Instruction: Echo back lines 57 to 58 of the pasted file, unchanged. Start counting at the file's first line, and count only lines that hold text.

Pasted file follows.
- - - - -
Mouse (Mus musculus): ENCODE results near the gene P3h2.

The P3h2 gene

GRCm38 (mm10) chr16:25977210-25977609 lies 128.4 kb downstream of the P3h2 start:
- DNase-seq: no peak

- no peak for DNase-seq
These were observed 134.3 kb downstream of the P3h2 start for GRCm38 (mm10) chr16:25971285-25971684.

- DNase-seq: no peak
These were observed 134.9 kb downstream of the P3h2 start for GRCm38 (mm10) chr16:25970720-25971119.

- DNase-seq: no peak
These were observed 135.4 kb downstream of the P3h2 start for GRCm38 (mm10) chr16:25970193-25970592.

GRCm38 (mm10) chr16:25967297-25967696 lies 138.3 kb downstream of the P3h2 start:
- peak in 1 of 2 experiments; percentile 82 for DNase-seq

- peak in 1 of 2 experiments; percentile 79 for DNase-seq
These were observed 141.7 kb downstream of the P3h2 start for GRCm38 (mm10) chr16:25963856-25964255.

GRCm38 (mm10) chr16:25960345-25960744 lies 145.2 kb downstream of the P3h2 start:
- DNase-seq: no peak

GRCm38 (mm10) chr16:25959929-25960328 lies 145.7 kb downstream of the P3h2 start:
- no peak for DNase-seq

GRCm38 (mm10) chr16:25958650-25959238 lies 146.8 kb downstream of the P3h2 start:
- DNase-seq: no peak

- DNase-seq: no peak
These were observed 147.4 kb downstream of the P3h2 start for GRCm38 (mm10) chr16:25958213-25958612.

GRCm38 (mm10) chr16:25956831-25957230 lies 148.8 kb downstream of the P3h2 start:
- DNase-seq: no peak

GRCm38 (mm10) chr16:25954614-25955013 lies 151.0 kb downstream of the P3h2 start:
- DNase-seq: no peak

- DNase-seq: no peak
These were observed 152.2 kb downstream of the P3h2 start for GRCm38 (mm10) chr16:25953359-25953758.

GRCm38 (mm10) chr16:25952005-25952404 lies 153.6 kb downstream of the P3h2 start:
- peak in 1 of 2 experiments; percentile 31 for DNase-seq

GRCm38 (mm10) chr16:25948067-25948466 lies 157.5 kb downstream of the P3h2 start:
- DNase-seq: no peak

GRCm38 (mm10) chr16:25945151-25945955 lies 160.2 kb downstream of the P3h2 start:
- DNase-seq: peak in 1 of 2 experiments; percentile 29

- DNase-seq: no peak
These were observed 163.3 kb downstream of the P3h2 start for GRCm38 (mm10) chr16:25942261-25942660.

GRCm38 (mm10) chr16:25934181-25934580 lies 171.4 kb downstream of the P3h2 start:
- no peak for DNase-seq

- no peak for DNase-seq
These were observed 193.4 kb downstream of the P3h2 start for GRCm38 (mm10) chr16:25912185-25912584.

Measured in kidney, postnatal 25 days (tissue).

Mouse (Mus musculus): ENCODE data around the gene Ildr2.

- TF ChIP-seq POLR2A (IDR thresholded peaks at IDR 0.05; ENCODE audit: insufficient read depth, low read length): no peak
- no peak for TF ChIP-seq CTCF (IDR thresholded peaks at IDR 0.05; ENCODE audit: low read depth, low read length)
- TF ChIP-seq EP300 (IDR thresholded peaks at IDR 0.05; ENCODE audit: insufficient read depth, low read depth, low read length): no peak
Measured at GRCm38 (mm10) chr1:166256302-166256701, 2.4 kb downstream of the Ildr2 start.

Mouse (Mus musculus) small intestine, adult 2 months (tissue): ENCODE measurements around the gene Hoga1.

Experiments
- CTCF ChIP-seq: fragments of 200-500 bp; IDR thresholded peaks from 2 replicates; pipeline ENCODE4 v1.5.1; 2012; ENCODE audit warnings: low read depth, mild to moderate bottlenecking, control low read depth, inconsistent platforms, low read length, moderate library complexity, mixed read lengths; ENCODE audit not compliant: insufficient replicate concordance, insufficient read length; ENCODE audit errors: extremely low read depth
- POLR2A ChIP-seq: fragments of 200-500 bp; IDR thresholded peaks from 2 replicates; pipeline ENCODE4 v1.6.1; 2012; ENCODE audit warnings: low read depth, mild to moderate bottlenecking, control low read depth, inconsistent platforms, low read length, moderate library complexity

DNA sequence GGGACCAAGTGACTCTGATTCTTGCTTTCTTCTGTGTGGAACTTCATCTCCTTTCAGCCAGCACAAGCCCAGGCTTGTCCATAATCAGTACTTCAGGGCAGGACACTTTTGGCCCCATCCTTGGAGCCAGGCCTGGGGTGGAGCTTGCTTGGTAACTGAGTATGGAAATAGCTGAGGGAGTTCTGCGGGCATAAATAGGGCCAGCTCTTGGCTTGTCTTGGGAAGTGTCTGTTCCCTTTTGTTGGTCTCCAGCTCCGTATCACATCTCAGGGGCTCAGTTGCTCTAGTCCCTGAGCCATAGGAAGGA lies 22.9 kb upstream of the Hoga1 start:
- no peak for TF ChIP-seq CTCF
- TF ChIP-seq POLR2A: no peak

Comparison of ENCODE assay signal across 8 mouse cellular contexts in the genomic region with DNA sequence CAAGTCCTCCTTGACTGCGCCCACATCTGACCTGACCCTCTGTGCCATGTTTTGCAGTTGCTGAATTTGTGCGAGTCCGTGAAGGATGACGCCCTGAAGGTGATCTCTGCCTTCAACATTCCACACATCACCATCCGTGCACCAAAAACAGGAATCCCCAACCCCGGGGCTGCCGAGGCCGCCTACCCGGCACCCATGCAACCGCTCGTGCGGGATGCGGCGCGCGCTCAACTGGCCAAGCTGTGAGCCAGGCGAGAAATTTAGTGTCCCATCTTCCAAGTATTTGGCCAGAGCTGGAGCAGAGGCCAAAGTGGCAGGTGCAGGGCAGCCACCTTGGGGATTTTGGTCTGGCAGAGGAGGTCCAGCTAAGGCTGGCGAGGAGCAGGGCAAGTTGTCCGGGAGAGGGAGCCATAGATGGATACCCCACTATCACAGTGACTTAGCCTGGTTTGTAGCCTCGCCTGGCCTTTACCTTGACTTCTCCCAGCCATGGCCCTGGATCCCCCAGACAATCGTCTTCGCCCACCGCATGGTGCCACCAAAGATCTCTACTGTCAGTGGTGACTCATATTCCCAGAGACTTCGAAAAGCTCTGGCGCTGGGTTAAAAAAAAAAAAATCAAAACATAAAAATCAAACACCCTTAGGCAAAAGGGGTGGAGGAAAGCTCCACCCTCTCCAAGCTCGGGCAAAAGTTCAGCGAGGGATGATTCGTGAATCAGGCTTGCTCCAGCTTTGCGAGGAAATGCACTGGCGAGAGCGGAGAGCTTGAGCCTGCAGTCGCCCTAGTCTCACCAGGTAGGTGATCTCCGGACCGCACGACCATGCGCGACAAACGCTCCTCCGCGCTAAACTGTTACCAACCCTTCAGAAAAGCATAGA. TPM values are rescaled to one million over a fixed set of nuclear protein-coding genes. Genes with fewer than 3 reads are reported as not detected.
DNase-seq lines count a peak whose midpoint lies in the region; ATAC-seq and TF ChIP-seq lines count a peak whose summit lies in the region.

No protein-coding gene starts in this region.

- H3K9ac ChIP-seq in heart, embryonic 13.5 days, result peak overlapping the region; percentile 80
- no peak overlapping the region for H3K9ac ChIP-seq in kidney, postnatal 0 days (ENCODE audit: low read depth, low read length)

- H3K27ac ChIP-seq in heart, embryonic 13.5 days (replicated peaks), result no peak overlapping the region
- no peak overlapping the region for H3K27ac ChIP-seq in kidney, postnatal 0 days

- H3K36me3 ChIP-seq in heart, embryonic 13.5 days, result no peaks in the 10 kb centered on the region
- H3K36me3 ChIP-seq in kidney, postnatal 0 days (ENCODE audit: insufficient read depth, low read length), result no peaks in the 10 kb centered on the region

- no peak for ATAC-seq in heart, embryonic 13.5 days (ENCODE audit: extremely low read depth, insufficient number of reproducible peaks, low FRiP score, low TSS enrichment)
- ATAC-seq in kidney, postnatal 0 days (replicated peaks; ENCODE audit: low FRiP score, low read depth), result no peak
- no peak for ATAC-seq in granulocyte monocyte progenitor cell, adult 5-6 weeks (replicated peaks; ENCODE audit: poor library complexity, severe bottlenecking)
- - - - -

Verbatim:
- H3K9ac ChIP-seq in heart, embryonic 13.5 days, result peak overlapping the region; percentile 80
- no peak overlapping the region for H3K9ac ChIP-seq in kidney, postnatal 0 days (ENCODE audit: low read depth, low read length)